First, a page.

When I log into postgres under my personal shell account, my .psqlrc file runs a series of meta commands to set up what is for me an optimum working environment. I'd like to set that same environment as the default when I or anyone else logs in as user postgres. I've been searching for a long time for a way to do this. The closest I have come is the following.

  1. Find the system-wide configuration directory:
pg_config --sysconfdir

This returns /etc/postgresql-common. After cd'ing into this directory, can find no psqlrc file. So I make one, adding a test line to turn off that annoying pager behavior:

\pset pager off

...and save. So far, so good. Permissions and ownership (root) all look good, same as the other files in this directory. Then I try logging into postgres as postgres:

sudo -u postgres psql postgres

and...nothing. No change.

Next, because we have more than one db cluster (currently running pg 10, but also have an inactive pre-upgrade pg 9.3 cluster that I'm not quite ready to get rid of) I get back into /etc/postgresql-common and rename psqlrc to psqlrc-10, following instructions here: http://manpages.ubuntu.com/manpages/bionic/man1/psql.1.html.

Finally, I log back into postgres as postgres and...no change. I've also tried logging out entirely and logging back in. Still no change.

This is the latest of many attempts. I'm sparing you the earlier versions. Is it possible that /etc/postgresql-common/psqlrc only affects interactive terminal behavior for non-postgres users? If so, how do I make changes for user postgres? If not, where on earth is that darn system-wide psqlrc file?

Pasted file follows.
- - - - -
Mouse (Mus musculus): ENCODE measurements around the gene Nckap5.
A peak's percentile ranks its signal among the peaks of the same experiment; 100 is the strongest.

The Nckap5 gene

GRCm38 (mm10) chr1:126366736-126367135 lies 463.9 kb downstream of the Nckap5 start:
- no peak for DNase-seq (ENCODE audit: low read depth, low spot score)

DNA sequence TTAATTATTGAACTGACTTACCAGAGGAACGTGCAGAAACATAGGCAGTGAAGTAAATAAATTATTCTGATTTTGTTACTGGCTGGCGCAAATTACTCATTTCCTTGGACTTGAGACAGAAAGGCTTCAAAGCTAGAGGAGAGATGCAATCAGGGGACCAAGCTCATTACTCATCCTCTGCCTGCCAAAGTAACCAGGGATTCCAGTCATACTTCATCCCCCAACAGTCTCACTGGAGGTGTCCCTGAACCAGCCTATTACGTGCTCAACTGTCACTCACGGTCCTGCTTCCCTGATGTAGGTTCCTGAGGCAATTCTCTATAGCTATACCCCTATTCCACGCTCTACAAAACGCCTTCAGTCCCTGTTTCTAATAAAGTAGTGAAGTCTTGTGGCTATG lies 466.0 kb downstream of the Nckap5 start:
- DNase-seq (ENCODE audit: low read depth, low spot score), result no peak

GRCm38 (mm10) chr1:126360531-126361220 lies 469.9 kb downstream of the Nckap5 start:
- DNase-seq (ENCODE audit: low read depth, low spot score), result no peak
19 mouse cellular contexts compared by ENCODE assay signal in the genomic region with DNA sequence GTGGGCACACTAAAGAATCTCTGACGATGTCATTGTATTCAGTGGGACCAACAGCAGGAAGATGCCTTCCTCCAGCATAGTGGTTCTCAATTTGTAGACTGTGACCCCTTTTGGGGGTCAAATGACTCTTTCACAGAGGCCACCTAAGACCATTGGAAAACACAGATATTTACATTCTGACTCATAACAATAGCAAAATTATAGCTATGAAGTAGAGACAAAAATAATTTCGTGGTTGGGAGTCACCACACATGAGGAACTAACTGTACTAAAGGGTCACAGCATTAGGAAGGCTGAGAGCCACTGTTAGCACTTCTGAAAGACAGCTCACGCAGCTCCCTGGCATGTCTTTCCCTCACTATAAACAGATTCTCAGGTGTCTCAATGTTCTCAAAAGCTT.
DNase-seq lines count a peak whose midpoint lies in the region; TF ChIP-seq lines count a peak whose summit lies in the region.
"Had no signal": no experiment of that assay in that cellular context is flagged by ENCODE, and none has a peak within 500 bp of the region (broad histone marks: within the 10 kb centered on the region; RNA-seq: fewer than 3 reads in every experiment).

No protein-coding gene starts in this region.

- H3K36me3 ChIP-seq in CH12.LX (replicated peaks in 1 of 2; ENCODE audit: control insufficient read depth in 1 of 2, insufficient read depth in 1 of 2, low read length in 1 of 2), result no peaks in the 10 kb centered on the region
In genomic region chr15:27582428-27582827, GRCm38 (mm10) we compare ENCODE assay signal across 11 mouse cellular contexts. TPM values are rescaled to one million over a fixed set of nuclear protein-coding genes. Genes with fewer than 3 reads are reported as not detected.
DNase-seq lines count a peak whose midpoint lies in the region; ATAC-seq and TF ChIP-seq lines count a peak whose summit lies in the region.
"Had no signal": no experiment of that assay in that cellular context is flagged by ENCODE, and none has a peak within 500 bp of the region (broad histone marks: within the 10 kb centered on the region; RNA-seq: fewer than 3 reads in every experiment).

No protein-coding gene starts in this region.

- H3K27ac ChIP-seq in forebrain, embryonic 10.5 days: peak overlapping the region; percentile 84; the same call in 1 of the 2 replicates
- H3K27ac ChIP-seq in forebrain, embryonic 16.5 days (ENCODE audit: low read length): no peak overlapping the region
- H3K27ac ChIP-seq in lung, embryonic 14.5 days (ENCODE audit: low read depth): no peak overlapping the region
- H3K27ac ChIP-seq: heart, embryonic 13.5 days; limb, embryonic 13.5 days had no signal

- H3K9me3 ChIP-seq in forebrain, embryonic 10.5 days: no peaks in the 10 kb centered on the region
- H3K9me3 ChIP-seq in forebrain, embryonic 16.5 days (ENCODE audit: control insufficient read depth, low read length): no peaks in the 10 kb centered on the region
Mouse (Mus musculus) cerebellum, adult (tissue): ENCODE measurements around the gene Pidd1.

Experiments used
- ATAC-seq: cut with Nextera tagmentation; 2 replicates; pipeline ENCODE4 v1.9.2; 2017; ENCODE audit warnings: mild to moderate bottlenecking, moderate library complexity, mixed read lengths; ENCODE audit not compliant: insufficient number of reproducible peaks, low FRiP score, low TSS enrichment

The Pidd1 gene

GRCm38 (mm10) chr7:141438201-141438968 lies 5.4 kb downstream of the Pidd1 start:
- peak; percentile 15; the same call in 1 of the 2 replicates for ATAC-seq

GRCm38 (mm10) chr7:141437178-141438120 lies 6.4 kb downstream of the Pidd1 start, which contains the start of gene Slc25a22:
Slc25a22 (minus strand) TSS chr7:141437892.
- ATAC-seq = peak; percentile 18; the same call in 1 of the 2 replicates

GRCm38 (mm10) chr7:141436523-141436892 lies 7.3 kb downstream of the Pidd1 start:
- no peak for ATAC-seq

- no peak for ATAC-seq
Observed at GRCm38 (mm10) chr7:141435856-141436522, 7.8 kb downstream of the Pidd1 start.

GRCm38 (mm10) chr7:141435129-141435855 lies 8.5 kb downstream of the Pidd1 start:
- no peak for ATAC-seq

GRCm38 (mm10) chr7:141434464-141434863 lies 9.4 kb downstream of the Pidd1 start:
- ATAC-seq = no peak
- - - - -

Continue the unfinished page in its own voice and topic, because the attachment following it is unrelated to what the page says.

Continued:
• "Permissions and ownership (root) all look good" -- but you run psql as user postgres?
    – mustaccio
    May 23, 2019 at 1:07
  • 1
    The Ubuntu packages are weird and don't make your life easier. Three things to check: 1) Is the environment variable PGSYSCONFDIR set? 2) Check if the psql you are invoking is a shell script wrapper that does some setup that foils your attempts. 3) Is the psql executable that is used from the same installation as the pg_config you called to determine the configuration directory? May 23, 2019 at 6:08

1 Answer 1


/etc/postgresql-common/psqlrc does work with Ubuntu packages.

Working example with Ubuntu 18.04 and PostgreSQL 11 from apt.postgresql.org.

$ echo "\echo This is the common psql rc file" | sudo tee /etc/postgresql-common/psqlrc
\echo This is the common psql rc file

$ ls -l /etc/postgresql-common/psqlrc 
-rw-r--r-- 1 root root 32 mai   23 11:36 /etc/postgresql-common/psqlrc

$ sudo -u postgres psql postgres
This is the common psql rc file
psql (11.3 (Ubuntu 11.3-1.pgdg18.04+1))
Type "help" for help.


When such things don't produce the expected result, a quick way to troubleshoot is to launch the command with strace and examine failures/successes to open files within the captured stderr output.


$ sudo -u postgres strace psql postgres 2>/tmp/strace-output
This is the common psql rc file
psql (11.3 (Ubuntu 11.3-1.pgdg18.04+1))
Type "help" for help.

postgres=# \q

$ grep psqlrc /tmp/strace-output 
access("/etc/postgresql-common/psqlrc-11.3 (Ubuntu 11.3-1.pgdg18.04+1)", R_OK) = -1 ENOENT (No such file or directory)
access("/etc/postgresql-common/psqlrc-11", R_OK) = -1 ENOENT (No such file or directory)
access("/etc/postgresql-common/psqlrc", R_OK) = 0
openat(AT_FDCWD, "/etc/postgresql-common/psqlrc", O_RDONLY) = 4
access("/var/lib/postgresql/.psqlrc-11.3 (Ubuntu 11.3-1.pgdg18.04+1)", R_OK) = -1 ENOENT (No such file or directory)
access("/var/lib/postgresql/.psqlrc-11", R_OK) = -1 ENOENT (No such file or directory)
access("/var/lib/postgresql/.psqlrc", R_OK) = -1 ENOENT (No such file or directory)

In your case if you have a  /etc/postgresql-common/psqlrc you will see what exact errors occur when trying to access it.

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